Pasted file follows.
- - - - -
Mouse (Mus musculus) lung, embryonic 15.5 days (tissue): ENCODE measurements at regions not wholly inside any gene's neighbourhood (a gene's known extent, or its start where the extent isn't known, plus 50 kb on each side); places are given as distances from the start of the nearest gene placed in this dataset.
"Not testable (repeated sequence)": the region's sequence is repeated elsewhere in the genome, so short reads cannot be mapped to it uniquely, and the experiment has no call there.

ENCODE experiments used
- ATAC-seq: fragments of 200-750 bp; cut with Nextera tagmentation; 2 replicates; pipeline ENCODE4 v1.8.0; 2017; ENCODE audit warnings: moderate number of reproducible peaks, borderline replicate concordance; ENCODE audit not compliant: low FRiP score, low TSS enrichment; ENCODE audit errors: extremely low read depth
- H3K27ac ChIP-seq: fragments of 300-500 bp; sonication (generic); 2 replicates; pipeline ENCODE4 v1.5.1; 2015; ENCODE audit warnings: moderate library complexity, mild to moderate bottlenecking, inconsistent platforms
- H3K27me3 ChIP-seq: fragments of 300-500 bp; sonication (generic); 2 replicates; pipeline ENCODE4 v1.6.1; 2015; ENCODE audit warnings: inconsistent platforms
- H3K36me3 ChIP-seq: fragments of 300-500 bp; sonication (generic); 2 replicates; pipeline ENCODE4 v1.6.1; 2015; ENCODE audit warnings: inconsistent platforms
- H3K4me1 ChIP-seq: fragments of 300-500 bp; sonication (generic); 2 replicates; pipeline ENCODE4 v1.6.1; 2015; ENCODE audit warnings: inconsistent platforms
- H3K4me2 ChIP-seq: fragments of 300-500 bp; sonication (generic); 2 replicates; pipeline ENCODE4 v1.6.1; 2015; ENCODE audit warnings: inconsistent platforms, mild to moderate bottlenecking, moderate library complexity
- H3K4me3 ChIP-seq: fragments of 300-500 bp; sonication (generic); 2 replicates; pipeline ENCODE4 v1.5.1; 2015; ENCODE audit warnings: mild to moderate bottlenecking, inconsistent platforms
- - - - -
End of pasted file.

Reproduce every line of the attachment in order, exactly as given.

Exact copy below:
Mouse (Mus musculus) lung, embryonic 15.5 days (tissue): ENCODE measurements at regions not wholly inside any gene's neighbourhood (a gene's known extent, or its start where the extent isn't known, plus 50 kb on each side); places are given as distances from the start of the nearest gene placed in this dataset.
"Not testable (repeated sequence)": the region's sequence is repeated elsewhere in the genome, so short reads cannot be mapped to it uniquely, and the experiment has no call there.

ENCODE experiments used
- ATAC-seq: fragments of 200-750 bp; cut with Nextera tagmentation; 2 replicates; pipeline ENCODE4 v1.8.0; 2017; ENCODE audit warnings: moderate number of reproducible peaks, borderline replicate concordance; ENCODE audit not compliant: low FRiP score, low TSS enrichment; ENCODE audit errors: extremely low read depth
- H3K27ac ChIP-seq: fragments of 300-500 bp; sonication (generic); 2 replicates; pipeline ENCODE4 v1.5.1; 2015; ENCODE audit warnings: moderate library complexity, mild to moderate bottlenecking, inconsistent platforms
- H3K27me3 ChIP-seq: fragments of 300-500 bp; sonication (generic); 2 replicates; pipeline ENCODE4 v1.6.1; 2015; ENCODE audit warnings: inconsistent platforms
- H3K36me3 ChIP-seq: fragments of 300-500 bp; sonication (generic); 2 replicates; pipeline ENCODE4 v1.6.1; 2015; ENCODE audit warnings: inconsistent platforms
- H3K4me1 ChIP-seq: fragments of 300-500 bp; sonication (generic); 2 replicates; pipeline ENCODE4 v1.6.1; 2015; ENCODE audit warnings: inconsistent platforms
- H3K4me2 ChIP-seq: fragments of 300-500 bp; sonication (generic); 2 replicates; pipeline ENCODE4 v1.6.1; 2015; ENCODE audit warnings: inconsistent platforms, mild to moderate bottlenecking, moderate library complexity
- H3K4me3 ChIP-seq: fragments of 300-500 bp; sonication (generic); 2 replicates; pipeline ENCODE4 v1.5.1; 2015; ENCODE audit warnings: mild to moderate bottlenecking, inconsistent platforms